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Clinical Challenge
August 2015

A Patient With Cervicalgia

Author Affiliations
  • 1Department of Otolaryngology–Head and Neck Surgery, Medical College of Georgia at Georgia Regents University, Augusta
  • 2Department of Otolaryngology–Head and Neck Surgery, University of Texas Southwestern Medical Center, Dallas
JAMA Otolaryngol Head Neck Surg. 2015;141(8):767-768. doi:10.1001/jamaoto.2015.1225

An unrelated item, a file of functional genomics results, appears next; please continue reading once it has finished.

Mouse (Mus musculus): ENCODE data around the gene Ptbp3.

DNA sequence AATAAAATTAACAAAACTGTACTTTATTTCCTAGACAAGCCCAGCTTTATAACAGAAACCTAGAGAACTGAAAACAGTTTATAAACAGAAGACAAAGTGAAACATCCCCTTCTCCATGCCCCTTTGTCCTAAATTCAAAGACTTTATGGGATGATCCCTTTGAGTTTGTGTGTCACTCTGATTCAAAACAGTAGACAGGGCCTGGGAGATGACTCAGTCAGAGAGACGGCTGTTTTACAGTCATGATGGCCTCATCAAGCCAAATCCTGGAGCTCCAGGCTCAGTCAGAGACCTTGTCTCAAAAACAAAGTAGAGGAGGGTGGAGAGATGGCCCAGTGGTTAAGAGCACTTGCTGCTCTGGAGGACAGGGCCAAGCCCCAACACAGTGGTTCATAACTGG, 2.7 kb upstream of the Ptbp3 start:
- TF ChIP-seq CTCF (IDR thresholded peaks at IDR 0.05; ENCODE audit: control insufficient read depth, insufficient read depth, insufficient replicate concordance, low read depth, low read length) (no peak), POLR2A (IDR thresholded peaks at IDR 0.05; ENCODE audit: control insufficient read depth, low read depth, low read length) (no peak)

A man in his 60s with a 20 pack-year smoking history presented with a several-month history of intermittent left otalgia, facial pain, swelling, and dysphagia. The pain was exacerbated by eating and prolonged talking. He was initially seen at an emergency department, where his symptoms were unsuccessfully treated with antibiotics. He stated that he had not experienced hoarseness, weight loss, fever, night sweats, parotid mass, or involuntary facial nerve spasms. His medical history was significant for blunt trauma to the left maxilla region approximately 10 years prior to presentation. His surgical history was noncontributory. Physical examination demonstrated a well-developed man in no distress who spoke in a normal tone. His vital signs were normal. The external auditory canals and the tympanic membranes were intact and clear bilaterally. The nasal cavity and the nasopharynx were normal. The oral cavity and oropharynx revealed moist mucosa with no lesions or erythema. Fiber-optic flexible nasopharyngoscopy and laryngoscopy revealed normal pharyngeal walls and pyriform sinuses. The vocal folds were symmetric and mobile bilaterally. Computed tomography (CT) of the neck demonstrated a ossified mass (arrowheads) in the left parapharyngeal space (Figure).